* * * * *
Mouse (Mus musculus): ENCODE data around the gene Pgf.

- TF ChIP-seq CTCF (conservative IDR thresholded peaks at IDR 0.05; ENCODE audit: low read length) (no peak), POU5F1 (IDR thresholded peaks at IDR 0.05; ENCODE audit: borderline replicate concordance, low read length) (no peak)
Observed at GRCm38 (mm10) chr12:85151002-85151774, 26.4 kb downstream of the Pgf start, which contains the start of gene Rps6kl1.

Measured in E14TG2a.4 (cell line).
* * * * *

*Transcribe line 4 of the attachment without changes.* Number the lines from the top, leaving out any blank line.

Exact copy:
Measured in E14TG2a.4 (cell line).